Learn more about the Blueprint for Maryland’s Future at marylandeducators.org/Blueprint.
Thanks to the Blueprint for Maryland’s Future, nearly one-third of Maryland public schools will be converted to the proven community school model by 2027. Community schools provide comprehensive support and resources that are selected to meet their students’ and families’ needs and interests, which are rooted in the understanding and perspectives of the surrounding community. Since the design of the community school reflects the local needs, interests, assets, and priorities of that school, each model may look different. Maryland’s community school expansion, one of the largest in the country, will make a huge difference for students and families in communities where poverty and racism have erected barriers to learning and where families have few resources to supplement what schools provide.
Community schools identify and fill in the gaps where students need more resources and support to ensure their personal and academic success. Since 2003, when Maryland’s school funding formula was last updated, there has been a 59% increase in students receiving free meals and a 40% increase in students receiving free or reduced-price meals (FARMS). We know more students are experiencing hunger, abuse, neglect, fear, inadequate healthcare, the effects of institutional racism, trauma, and numerous adverse childhood experiences before they enter school and we are learning how to acknowledge their trauma and, through community schools, serve them more holistically.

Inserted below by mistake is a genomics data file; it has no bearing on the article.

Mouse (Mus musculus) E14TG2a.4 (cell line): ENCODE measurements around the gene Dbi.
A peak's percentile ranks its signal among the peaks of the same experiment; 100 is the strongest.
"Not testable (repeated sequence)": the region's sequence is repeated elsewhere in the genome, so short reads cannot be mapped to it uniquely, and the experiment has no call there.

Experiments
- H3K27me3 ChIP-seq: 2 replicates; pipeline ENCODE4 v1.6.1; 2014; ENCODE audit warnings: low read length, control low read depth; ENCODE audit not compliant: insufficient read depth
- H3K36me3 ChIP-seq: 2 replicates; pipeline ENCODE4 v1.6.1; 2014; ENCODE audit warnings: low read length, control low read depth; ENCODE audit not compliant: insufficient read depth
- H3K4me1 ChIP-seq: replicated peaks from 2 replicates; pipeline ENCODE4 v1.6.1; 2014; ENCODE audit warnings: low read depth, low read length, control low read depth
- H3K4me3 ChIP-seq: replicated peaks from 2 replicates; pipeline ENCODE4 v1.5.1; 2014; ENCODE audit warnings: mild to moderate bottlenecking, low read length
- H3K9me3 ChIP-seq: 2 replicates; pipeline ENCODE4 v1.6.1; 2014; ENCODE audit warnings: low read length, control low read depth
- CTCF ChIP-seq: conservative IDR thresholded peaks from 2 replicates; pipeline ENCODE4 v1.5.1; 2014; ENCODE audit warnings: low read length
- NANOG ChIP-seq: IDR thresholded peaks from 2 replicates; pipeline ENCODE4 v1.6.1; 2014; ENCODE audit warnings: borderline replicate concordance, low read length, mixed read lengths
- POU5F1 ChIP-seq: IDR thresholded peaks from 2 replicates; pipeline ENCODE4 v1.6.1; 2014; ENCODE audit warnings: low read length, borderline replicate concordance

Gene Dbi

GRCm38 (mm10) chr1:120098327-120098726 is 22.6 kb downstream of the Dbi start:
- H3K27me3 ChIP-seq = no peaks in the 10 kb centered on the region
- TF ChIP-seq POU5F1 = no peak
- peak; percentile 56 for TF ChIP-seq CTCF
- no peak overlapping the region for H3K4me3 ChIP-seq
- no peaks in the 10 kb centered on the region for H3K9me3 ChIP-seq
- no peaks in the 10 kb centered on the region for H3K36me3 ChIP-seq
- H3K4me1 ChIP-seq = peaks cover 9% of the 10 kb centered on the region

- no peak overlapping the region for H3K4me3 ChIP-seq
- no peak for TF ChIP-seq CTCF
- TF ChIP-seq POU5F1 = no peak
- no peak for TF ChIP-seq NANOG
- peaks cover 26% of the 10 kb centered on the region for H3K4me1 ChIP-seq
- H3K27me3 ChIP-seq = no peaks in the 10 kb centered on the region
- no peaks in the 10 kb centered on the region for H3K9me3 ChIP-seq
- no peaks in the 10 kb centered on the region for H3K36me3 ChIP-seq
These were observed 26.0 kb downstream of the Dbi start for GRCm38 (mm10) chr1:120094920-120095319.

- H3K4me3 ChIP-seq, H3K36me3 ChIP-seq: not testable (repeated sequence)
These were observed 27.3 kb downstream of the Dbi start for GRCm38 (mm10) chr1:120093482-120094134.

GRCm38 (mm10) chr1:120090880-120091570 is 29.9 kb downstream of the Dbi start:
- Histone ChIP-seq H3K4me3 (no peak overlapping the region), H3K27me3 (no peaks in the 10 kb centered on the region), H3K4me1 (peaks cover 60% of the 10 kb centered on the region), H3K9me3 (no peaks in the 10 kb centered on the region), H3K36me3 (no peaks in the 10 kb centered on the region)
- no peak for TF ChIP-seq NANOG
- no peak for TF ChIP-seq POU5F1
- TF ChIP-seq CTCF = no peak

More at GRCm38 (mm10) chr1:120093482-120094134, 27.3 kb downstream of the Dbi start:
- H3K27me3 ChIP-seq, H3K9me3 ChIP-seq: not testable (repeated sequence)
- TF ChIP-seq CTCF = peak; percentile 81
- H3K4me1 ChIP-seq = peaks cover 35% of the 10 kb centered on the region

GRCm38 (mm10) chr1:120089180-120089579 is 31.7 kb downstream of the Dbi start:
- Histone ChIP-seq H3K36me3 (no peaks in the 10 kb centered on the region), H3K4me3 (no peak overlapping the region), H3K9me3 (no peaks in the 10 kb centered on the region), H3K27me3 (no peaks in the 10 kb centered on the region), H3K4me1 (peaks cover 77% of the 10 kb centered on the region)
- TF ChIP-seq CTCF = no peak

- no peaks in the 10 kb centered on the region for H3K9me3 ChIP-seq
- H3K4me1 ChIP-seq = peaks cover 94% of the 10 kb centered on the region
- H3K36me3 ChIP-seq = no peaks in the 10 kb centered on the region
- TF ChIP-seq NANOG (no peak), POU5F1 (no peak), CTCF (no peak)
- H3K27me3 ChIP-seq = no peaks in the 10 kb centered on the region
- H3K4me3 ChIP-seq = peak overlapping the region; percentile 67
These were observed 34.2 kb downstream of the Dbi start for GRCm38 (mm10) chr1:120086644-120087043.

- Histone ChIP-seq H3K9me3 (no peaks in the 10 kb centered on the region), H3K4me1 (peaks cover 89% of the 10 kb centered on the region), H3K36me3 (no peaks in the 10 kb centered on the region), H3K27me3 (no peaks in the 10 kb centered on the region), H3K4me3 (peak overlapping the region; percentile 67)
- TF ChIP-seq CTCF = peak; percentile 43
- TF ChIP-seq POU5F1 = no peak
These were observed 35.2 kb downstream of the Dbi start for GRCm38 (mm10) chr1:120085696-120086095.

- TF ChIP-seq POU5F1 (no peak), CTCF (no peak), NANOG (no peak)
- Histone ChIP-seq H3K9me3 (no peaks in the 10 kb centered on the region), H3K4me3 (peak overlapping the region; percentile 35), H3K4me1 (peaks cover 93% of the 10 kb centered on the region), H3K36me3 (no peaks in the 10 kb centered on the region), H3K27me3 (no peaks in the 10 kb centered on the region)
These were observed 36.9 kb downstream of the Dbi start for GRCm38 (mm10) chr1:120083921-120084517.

Community schools address the whole child, with a comprehensive focus on academics, social and emotional well-being, and pedagogical and developmental needs to ensure students are ready and able to learn. Schools establish strategic partnerships with other community resources to promote student achievement, positive learning conditions, and the well-being of students by providing wraparound services like academic and language supports, nutrition, and medical, dental, and behavioral health care in addition to traditional classroom education (see page 2). Community schools have documented school-wide positive effects on academic performance, family and community engagement, attendance, absenteeism, and discipline and health issues.
Funding for community schools comes from the Blueprint’s Concentration of Poverty (COP) School Grants. Concentrated poverty is economic segregation—communities where 30% or more of residents fall below the federal poverty threshold (currently $24,200 for a family of four). In 2020, schools with a concentration of poverty of 80% or greater were designated as community schools. The Blueprint started to phase in community schools in FY 2020*—the 2019–2020 school year—for 219 schools with 80% or greater concentration of poverty. Seventy more became eligible for the 2021-2022 school year. More schools will be added, phased in by their poverty levels, until FY 2027, when 557 are projected to become community schools.